The Varroa Mite Life Cycle Inside a Honey Bee Colony

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The Varroa Mite Life Cycle Inside a Honey Bee Colony

Article by Maggie Roberts









One of the most widespread problems for beekeepers around the world is the mite known as Varroa destructor, previously known as Varroa jacobsoni. The varroa mite originated in Southeast Asia where it is a parasite of the Eastern honey bee, Apis cerana and was first discovered on the western honey bee, Apis mellifera, in 1960. It is thought that these pests came into the United States and Europe through illegally imported queens in the 1980′s and have since then had a devastating effect on some beekeeping operations.

The mites are about the size of a pin head and are copper in colour, crab- shaped, with eight legs to the front and wide oval-shaped bodies. Female mites cling to the adult bees’ abdomen and feed off their haemolymph (blood). They do this by piercing the membrane between the plates of the bee’s abdominal segments. Although small, a varroa female is one of the largest ectoparasites (i.e lives outside the host body) known when considered in relation to the size of its host.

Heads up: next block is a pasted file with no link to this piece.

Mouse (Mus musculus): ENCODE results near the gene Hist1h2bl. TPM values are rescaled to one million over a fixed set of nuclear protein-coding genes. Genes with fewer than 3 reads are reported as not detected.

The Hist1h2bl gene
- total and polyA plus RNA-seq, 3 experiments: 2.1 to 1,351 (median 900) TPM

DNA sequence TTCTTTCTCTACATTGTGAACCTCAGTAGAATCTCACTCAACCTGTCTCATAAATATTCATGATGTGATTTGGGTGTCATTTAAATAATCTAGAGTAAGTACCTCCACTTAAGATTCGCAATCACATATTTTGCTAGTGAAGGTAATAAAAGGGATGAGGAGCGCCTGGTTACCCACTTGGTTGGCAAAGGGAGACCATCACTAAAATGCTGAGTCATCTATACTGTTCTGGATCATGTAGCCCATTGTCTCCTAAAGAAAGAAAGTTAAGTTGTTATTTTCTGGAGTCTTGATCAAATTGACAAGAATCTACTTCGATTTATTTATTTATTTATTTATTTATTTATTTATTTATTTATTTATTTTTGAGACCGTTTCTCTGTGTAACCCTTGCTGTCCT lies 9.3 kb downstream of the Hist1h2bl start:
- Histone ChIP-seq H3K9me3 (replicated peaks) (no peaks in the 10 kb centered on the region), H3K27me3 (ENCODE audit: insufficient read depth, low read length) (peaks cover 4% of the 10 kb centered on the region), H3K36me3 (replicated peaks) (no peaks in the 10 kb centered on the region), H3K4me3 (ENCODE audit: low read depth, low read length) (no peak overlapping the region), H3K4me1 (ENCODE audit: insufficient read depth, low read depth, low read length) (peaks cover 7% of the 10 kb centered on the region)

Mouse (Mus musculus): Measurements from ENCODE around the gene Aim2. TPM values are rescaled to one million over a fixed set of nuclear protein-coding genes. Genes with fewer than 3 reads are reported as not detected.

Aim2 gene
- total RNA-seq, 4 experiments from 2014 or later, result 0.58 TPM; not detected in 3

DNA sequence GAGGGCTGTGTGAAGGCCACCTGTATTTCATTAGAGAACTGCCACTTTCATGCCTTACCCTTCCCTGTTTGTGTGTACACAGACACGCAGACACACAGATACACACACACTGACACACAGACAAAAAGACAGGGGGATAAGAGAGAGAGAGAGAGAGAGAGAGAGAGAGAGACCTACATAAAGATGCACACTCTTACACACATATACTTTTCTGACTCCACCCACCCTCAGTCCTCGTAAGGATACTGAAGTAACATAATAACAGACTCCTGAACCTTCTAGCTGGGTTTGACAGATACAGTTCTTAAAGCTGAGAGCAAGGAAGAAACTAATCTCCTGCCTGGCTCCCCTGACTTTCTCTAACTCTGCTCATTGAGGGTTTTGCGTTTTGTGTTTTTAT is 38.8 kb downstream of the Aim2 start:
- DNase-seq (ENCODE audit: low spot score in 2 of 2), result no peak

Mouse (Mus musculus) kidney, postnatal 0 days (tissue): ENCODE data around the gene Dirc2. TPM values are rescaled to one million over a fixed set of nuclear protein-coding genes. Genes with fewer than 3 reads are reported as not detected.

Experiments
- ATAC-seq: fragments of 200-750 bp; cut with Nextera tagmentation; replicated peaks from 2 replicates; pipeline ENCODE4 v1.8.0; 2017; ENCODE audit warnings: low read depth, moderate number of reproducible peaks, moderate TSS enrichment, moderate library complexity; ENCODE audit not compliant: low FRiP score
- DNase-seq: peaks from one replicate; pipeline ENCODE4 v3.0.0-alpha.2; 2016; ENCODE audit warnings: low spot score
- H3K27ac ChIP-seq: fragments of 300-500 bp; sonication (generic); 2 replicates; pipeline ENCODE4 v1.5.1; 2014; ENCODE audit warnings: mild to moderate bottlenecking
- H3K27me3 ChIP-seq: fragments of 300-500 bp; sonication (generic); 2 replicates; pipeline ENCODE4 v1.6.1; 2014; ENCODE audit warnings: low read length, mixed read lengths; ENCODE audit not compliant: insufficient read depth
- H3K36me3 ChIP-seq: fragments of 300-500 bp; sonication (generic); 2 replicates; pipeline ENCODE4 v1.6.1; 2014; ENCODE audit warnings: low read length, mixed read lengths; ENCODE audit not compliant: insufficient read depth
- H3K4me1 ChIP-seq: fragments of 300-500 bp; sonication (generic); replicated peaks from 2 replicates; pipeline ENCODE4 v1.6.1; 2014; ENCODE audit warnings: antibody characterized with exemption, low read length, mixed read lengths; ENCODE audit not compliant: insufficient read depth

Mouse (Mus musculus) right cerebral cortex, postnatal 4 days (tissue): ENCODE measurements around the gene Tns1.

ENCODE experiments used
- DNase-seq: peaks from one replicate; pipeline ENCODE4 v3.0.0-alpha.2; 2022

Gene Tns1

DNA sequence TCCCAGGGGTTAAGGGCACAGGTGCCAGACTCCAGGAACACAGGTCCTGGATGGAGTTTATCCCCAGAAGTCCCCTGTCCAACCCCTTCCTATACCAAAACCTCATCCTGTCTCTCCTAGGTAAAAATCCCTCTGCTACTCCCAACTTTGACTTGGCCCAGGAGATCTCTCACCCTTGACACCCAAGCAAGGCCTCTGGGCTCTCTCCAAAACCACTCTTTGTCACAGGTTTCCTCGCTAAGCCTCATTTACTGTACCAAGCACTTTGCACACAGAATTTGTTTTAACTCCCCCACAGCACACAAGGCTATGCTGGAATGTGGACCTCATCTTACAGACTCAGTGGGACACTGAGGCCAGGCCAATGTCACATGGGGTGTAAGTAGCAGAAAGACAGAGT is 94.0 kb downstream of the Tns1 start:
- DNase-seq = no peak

The female will enter a brood cell on a hive frame containing a larva and crawl underneath it, then hidden under the larval jelly she waits until the cell is capped. The female varroa mite then lays an egg every thirty hours. The first egg laid will be a male, with subsequent eggs being female. The maturing mites will feed on the bee pupa often causing developmental problems, such as wing damage.

The male egg develops into an adult in five to six days and a female in seven to eight. The male mates with his adult sisters and once the cell is uncapped and the bee emerges, the mature fertilized female varroa will leave the cell. The male varroa, who never eats and any undeveloped females are left behind to die.

The mated females live on the young host bee until they enter cells to reproduce. In the summer varroa mites can live for about two-three months but survive for much longer in the winter. In summer mites usually manage two reproductive cycles which can produce eight daughters if using drone (male bee ) brood.

Developing female worker honey bees remain in a capped cell for twelve days and drones remain for fourteen days. Therefore more mites are able to reproduce in a drone cell than a worker cell and the female mite for this reason will actively seek out drone cells to lay her eggs. It has been calculated that a single varroa mite laying in a worker cell will result in 1.8 mites emerging with the adult bee compared to 2.8 mites from a drone cell.

If infestation is left unchecked the colony will die out within three to five years. As the adult honey bees within the colony become weakened and have reduced life-spans, as the normal hive routine will be disrupted which leads to poor hygiene, leading in turn to bacterial and viral diseases thriving.



About the Author

Maggie Roberts is a professional writer and beekeeper, with a particular passion for sharing her knowledge of bees and their role in the natural world. If you would like more information, help to start beekeeping or just to learn more about bees, then see










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